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Are Your Employees SAD?

Are Your Employees SAD and How Can You Help?

Since the clocks went back and the amount of daylight hours has reduced, you may have noticed that your energy levels and happy moods have almost gone. The winter months traditionally bring cold mornings that make getting out of bed a slog and dull grey days that are fit for pyjamas and hibernation.

For most of us, these feelings don’t last, and we can easily pick ourselves up and get on with our day.

However, for others, shaking off the seasonal change is difficult. Relentless lethargy and spiralling low mood can follow some people around like a thunderous raincloud that won’t go away.

It is SAD (literally), known fully as Seasonal Affective Disorder. 1 in 15 people have been diagnosed with SAD in the UK and at its most severe it can be devastating.

At this time most employees will be working from home without access to exercise and leisure facilities. They’ll miss out in connecting with colleagues, friends, and family.

So, let’s look at the impact of winter on mental health at work and what you as an employer can do to help combat employee SADness.

What Is Seasonal Affective Disorder?

Research believes it’s connected to a lack of sunlight, causing serotonin (our mood regulator) levels to decrease and melatonin (our sleep regulator) levels to increase; negatively impacting the way we think and feel.

The effects of SAD are seriously underestimated. Even although it’s a recognised Mental Health condition, sufferers are regularly misunderstood. Quite often individuals exhibit symptoms that are not severe enough for diagnosis as a clinically recognised syndrome. Meaning no treatment or support, with symptoms still negatively impacting on a person’s life.


Mild Symptoms                                        Severe Symptoms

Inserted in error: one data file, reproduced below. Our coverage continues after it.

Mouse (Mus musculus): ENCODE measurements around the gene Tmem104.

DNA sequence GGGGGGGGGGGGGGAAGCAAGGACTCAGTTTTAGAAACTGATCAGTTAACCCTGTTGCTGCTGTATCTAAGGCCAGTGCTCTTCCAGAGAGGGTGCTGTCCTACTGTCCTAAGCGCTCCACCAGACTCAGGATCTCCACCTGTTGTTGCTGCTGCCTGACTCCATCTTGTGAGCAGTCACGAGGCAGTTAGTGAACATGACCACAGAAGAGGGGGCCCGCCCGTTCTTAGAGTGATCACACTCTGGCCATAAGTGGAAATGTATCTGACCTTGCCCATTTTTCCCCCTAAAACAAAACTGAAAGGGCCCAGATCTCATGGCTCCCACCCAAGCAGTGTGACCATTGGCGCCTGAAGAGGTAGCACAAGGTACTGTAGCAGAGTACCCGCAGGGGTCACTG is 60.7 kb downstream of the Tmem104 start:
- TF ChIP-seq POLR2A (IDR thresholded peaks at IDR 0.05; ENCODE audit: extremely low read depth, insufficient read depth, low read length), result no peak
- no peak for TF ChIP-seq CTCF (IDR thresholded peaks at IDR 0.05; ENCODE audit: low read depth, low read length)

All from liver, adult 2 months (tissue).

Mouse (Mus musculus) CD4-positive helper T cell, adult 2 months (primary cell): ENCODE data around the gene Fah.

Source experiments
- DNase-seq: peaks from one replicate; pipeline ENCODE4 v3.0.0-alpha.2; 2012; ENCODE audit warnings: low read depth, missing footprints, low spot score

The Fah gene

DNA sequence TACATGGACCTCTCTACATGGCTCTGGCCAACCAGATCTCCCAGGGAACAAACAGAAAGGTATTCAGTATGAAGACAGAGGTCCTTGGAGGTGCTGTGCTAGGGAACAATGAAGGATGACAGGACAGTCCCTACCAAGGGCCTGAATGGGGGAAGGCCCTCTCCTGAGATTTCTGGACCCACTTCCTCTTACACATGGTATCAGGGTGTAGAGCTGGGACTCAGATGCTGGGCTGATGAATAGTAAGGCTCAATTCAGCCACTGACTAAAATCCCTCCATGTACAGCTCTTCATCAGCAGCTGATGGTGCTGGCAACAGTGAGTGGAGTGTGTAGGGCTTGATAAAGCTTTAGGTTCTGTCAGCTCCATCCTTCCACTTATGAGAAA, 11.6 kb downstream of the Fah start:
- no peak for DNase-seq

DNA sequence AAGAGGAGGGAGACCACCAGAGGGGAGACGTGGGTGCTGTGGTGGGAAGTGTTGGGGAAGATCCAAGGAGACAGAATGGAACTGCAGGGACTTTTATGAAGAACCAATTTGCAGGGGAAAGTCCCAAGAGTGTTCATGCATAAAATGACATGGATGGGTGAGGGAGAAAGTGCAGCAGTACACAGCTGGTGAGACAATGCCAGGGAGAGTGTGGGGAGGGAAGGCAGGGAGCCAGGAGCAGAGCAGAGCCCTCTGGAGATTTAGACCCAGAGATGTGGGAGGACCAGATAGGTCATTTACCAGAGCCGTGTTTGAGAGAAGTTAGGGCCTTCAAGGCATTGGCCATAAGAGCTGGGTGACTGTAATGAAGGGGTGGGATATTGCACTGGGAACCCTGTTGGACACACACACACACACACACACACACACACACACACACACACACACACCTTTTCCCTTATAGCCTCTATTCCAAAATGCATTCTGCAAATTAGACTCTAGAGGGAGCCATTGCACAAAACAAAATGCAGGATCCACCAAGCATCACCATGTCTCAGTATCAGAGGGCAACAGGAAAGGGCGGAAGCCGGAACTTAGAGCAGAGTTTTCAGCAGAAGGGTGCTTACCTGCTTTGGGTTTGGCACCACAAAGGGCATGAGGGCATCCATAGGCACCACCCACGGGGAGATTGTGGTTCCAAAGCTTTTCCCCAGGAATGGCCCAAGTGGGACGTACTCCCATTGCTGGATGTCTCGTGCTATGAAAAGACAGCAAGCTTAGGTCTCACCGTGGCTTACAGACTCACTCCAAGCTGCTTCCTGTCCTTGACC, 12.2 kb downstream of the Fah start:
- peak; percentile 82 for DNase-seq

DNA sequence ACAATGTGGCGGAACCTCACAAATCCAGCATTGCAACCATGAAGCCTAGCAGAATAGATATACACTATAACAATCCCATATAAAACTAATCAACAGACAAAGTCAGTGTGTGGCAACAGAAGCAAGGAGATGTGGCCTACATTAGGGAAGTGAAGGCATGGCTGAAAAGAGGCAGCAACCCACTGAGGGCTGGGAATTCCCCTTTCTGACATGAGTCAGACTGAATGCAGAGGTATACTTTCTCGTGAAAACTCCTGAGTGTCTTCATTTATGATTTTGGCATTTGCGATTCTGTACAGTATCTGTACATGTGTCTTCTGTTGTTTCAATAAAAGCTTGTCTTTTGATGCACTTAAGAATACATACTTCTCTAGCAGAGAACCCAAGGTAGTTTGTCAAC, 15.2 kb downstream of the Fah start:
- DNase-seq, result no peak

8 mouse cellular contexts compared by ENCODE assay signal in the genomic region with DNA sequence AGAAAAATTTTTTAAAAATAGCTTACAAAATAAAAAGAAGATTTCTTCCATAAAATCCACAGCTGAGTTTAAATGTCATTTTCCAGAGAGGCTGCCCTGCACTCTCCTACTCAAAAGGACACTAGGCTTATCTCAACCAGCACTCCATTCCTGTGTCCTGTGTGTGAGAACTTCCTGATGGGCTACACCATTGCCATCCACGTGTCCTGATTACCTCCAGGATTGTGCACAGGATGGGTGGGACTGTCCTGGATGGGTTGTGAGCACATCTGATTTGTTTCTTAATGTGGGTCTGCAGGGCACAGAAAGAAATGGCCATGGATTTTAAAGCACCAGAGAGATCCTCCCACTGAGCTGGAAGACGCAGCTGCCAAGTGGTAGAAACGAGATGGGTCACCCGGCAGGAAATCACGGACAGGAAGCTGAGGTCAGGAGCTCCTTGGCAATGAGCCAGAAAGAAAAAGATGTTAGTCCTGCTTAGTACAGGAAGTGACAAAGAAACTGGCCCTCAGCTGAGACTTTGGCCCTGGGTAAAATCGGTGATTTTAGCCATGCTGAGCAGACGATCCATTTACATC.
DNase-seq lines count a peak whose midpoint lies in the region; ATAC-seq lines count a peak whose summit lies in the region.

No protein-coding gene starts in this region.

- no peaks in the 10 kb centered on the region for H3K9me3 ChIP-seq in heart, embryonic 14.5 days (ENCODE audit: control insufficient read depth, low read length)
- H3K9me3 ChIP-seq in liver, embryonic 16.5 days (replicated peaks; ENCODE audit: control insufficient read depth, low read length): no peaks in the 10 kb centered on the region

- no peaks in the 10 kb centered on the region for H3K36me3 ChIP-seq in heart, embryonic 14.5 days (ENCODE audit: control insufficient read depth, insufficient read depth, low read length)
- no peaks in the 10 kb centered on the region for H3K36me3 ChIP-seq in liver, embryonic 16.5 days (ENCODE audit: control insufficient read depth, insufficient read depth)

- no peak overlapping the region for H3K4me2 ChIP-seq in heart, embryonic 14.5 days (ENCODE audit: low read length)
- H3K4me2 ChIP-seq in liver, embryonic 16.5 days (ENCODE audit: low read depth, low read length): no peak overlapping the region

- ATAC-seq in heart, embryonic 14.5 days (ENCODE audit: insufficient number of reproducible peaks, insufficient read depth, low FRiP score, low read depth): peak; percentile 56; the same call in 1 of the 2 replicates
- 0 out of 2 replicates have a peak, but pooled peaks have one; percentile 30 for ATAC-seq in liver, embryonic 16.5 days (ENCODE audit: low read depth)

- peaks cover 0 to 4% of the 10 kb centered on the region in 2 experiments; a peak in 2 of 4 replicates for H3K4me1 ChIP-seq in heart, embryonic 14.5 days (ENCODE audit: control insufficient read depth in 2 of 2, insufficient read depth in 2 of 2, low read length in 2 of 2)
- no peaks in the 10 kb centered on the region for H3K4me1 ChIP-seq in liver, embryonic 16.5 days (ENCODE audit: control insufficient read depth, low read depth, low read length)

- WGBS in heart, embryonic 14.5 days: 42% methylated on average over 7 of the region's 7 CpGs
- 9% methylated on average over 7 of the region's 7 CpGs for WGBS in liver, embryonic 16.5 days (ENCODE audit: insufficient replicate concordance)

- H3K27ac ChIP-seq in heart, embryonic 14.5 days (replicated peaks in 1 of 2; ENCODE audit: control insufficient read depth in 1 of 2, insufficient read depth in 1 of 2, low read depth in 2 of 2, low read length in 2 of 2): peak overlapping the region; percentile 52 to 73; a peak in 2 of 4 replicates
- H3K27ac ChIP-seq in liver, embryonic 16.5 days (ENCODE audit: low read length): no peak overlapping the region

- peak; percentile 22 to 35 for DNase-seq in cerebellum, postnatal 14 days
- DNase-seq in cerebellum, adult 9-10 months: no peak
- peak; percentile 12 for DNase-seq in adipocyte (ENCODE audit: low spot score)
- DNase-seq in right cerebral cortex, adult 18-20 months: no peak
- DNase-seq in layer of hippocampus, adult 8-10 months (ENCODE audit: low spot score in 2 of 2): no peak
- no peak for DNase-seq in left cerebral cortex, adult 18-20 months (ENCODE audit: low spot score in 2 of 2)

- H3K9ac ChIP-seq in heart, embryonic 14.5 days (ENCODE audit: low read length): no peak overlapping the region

*A loss of interest in activities                                                 *Difficulty concentrating               

* A loss of energy and/or tiredness                                         *Feeling of hopelessness

*Sleeping for unusually long periods                                       *Suicidal thoughts


SAD and Your Business

We’ve heard how SAD can impact an employee’s health and wellbeing, but what impact can this have on your business?

A 2017 Happy Office Winter Survey conducted by Peldon Rose, found that:

* 44% of employees say that winter harms their mental wellbeing

*35% believe they are suffering or have suffered from SAD

*30% state that winter negatively their productivity


Another survey by Epson concluded that:

*9 million days are lost in the UK each year due to SAD

*20% of employees call in sick due to the ‘winter blues’ and on average take FOUR days off each

The results of SAD on your business can be costly through absence, lost productivity, and reduced creativity. The challenge you have is to minimise the impact of winter on employees’ mental health and wellbeing and the knock-on effect in your organisation.

Your employees are SAD – How can you help them?

Recognising the need to address and tackle SAD is a good place to start! But we can push ourselves a bit further, so let’s look at some quick wins and hopefully help your biggest asset stay healthy and well this winter!

Raise Awareness